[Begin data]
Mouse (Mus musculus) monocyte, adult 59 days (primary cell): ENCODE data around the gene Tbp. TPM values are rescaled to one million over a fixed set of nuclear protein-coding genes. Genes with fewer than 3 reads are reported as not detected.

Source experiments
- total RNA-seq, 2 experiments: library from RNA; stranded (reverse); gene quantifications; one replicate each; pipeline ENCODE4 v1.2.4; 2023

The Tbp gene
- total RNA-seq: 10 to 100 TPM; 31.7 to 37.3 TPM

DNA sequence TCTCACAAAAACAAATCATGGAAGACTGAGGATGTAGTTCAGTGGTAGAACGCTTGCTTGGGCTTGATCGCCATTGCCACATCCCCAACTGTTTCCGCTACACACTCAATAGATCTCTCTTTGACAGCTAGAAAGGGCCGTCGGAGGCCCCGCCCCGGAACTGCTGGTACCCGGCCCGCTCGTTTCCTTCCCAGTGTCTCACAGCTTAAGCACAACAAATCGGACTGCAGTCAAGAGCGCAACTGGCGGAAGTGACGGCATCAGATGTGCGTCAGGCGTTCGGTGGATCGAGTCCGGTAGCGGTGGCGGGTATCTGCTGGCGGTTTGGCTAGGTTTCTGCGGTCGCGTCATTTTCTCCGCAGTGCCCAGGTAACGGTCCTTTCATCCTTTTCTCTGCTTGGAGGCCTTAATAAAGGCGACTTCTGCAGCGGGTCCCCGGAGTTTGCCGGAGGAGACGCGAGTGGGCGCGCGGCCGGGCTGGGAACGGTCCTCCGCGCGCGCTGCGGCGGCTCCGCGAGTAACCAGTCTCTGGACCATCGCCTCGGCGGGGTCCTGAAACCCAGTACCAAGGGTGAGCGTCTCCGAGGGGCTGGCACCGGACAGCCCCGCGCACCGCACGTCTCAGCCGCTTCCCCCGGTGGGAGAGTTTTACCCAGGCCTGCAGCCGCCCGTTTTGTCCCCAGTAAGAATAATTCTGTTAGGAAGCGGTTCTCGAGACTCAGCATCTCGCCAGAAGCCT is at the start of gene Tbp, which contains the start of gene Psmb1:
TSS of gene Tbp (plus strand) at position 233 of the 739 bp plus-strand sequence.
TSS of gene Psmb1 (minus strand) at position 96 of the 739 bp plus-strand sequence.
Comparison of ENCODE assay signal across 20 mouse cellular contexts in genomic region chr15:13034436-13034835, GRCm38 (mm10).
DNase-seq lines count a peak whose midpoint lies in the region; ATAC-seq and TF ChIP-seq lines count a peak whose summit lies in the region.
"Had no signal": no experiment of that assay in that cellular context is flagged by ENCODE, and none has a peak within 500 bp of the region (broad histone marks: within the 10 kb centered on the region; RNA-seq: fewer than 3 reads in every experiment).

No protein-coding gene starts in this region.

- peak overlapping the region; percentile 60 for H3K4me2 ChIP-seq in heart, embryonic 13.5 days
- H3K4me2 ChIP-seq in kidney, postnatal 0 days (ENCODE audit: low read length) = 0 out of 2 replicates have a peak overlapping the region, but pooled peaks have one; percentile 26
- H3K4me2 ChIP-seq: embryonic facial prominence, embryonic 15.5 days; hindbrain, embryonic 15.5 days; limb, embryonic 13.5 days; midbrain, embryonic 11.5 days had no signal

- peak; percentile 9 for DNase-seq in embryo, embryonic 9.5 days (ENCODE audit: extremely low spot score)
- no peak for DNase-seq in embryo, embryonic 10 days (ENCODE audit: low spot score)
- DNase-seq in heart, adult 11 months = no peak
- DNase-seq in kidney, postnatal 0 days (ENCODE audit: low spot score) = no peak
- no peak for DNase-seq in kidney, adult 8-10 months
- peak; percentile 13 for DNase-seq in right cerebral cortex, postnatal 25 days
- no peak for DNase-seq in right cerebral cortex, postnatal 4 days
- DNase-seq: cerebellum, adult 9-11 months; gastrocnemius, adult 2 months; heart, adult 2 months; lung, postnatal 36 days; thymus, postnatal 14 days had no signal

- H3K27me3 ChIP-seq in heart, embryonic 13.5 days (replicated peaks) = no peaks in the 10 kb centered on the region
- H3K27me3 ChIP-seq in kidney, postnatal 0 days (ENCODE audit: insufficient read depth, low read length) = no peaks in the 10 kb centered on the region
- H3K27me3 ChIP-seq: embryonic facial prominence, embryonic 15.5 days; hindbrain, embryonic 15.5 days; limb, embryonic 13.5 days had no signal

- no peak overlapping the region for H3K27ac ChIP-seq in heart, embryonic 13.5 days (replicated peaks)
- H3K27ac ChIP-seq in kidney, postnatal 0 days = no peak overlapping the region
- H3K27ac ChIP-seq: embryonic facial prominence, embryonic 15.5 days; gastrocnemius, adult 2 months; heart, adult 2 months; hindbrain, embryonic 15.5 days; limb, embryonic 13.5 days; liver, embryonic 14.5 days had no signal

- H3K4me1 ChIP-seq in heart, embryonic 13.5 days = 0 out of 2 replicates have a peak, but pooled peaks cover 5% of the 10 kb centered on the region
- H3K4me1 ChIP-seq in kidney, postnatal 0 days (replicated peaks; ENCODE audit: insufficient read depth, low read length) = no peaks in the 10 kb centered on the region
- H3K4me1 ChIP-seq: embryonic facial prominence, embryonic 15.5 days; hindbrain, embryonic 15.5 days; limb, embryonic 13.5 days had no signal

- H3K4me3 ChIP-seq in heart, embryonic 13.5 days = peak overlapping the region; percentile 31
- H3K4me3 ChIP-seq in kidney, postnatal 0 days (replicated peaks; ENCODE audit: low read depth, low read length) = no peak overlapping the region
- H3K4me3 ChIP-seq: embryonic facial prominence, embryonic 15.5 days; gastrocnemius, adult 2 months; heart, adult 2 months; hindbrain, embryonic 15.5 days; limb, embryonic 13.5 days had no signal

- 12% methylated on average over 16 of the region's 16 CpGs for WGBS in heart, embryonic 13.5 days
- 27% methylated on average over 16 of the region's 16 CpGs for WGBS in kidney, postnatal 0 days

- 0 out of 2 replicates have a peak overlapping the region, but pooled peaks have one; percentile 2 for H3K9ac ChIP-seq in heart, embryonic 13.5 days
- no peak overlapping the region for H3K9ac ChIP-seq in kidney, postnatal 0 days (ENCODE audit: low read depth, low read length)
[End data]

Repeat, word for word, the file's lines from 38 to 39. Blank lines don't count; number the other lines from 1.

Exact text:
- 0 out of 2 replicates have a peak overlapping the region, but pooled peaks have one; percentile 2 for H3K9ac ChIP-seq in heart, embryonic 13.5 days
- no peak overlapping the region for H3K9ac ChIP-seq in kidney, postnatal 0 days (ENCODE audit: low read depth, low read length)